Rescue Roundup 7 May 2019
Both Ilfracombe lifeboats launched on Saturday 4 May after a group of ten kayakers got into difficulty in the waters off Combe Martin. With many capsized and stranded in the cold water, the alarm was raised and a Mayday call went out to the Coastguard. Ilfracombe’s Shannon class The Barry and Peggy High Foundation and D class The Deborah Brown II launched just after 5pm and quickly made their way to the scene.
Two of the kayakers in distress were picked up by a local vessel, the Lundy Explorer, that had answered the call for help. Another casualty was found in the water clinging on to a kayak. One of the all-weather lifeboat crew entered the water to swim towards them, helping to reassure the casualty as the lifeboat manoeuvred into a position to rescue.
Another kayaker was spotted lying on their back on the kayak being buffeted by large waves. Again, the all-weather lifeboat moved into position and a crew member entered the water to assist the rescue.
Meanwhile, the D class lifeboat went to the assistance of another kayaker who was struggling in the waves and strong current. The kayaker was brought onboard by the lifeboat crew and transferred to Combe Martin beach. Five other kayakers made it to shore without assistance.
‘When the lifeboat arrived on scene we could see a group of about ten kayakers struggling in the large waves and strong winds,’ says Andrew Benjey, Coxswain of Ilfracombe’s lifeboat. ‘Apparently a couple of people got into difficulties and other kayakers came over to help and then got into difficulty themselves. The sea conditions were very rough and we would urge people to check the weather before setting out to sea on kayaks or other craft.’
A boat that had run aground at the mouth of the Scarriff River was rescued by Lough Derg lifeboat crew on Sunday 5 May. The inshore lifeboat crew launched just after 4.45pm and quickly made their way to the stranded vessel. After checking on the two passengers on the yacht and ensuring that the hull was still intact, they set up a tow and pulled the vessel off the rocks and into safe water.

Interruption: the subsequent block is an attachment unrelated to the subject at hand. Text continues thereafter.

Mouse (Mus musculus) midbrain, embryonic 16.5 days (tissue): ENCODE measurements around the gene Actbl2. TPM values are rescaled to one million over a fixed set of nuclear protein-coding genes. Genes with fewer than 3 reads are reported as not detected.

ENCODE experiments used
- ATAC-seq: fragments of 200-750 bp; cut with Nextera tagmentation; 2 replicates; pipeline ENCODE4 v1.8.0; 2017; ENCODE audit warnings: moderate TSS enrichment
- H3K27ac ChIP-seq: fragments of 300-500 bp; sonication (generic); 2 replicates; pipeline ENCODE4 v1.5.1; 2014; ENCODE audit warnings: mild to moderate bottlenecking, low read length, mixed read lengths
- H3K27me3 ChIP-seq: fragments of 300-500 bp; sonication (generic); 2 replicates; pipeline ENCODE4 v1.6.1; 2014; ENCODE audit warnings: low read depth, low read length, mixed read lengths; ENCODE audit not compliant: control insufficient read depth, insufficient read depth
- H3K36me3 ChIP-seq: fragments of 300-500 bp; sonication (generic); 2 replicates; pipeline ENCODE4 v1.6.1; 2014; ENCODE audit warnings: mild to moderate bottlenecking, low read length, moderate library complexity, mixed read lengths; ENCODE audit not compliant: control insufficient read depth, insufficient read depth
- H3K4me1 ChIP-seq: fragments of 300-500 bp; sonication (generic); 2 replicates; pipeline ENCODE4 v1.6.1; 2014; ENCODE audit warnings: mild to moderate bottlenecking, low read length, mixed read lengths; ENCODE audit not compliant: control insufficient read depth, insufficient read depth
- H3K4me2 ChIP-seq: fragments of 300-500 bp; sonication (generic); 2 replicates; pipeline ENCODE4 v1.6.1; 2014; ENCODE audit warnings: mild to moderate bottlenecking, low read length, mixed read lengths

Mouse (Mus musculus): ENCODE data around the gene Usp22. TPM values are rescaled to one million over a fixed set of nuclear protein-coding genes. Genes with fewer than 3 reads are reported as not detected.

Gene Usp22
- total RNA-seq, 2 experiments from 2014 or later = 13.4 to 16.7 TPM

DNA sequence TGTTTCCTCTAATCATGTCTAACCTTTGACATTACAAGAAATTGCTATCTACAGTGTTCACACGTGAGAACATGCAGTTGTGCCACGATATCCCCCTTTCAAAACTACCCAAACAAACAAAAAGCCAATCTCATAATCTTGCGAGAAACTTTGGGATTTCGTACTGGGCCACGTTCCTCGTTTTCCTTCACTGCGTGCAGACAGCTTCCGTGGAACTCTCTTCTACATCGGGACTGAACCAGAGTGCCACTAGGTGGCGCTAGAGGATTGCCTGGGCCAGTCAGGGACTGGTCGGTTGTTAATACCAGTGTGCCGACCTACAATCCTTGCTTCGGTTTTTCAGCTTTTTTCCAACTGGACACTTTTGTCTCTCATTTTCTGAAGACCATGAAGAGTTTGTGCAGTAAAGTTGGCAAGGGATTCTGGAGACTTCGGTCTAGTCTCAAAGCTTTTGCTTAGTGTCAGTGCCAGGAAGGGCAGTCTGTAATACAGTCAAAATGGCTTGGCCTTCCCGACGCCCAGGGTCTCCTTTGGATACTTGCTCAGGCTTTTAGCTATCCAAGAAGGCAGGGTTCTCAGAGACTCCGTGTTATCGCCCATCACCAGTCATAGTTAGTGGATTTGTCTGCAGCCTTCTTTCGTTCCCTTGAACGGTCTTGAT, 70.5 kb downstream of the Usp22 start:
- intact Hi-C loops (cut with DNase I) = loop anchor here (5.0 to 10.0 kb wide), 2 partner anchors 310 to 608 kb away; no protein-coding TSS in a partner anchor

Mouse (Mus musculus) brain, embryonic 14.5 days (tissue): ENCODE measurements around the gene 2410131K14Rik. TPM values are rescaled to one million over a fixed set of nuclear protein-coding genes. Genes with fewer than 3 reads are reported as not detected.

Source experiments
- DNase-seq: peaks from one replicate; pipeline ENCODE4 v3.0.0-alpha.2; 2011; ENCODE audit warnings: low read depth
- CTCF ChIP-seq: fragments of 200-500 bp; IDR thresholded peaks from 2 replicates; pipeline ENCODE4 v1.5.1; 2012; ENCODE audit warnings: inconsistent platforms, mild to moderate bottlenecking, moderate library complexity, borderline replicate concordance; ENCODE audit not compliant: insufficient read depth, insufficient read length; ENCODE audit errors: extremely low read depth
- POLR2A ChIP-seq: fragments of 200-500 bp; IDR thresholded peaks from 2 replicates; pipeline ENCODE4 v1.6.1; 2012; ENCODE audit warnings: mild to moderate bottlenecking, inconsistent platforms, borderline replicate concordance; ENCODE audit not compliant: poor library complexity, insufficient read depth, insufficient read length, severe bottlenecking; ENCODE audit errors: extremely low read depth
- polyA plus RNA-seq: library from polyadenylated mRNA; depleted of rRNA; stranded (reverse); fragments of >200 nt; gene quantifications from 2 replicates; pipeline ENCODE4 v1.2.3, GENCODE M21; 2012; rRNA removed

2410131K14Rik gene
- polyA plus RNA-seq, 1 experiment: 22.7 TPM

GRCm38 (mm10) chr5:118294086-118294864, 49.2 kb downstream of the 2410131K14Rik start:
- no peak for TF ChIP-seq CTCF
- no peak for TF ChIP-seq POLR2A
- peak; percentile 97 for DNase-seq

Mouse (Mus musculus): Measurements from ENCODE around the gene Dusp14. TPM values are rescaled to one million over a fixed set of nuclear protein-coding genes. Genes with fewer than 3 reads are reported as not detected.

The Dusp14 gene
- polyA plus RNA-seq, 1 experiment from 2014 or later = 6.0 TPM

Both Minehead lifeboats launched on Sunday to rescue a hang glider who had plummeted 600 feet into the Bristol Channel. The incident had been spotted by two people from the shore who raised the alarm before quickly running to drag the injured man from the water.
The lifeboat crews launched and arrived on scene to find the casualty semi-conscious with head, chest and shoulder injuries. The crew cut the man out of his harness and kept him stable until an air ambulance arrived to transport him to a hospital in Exeter.
The incident could have been much worse had the casualty not been spotted falling into the water. Minehead RNLI operations manager Dr John Higgie says: ‘Had he come down half a mile or more to the west the chances are no-one would have seen him and we should have been looking at a very different outcome.’
Two capsized kayakers were rescued by Clacton lifeboat crews on Saturday 4 May. The alarm was raised just before 10am, and both of Clacton’s inshore lifeboats quickly launched. The kayakers were last spotted near a local wind farm and as the D class Arthur Hamilton arrived on scene, they spotted someone in the water waving their oar for help. The lifeboat quickly moved alongside to pull the casualty onboard, who was very concerned about their fellow kayaker.
The B class David Porter MPS arrived on scene at this time and was quickly directed towards the second casualty. They quickly found the other kayaker who had managed to climb back onto his kayak. Both kayakers were suffering from the effects of the cold sea and were quickly taken back to the lifeboat station where more lifeboat volunteers, who were also off-duty ambulance staff, treated the casualties until an ambulance arrived.
‘We are glad we could help these two kayakers today and feel that their lives have been saved due to our ability to make a quick response, and that they managed to request help using a mobile phone,’ says Adrian Rose, Helm. ‘Due to their position they were unlikely to have been seen from the shore, and the wind today was pushing them further out to sea.’
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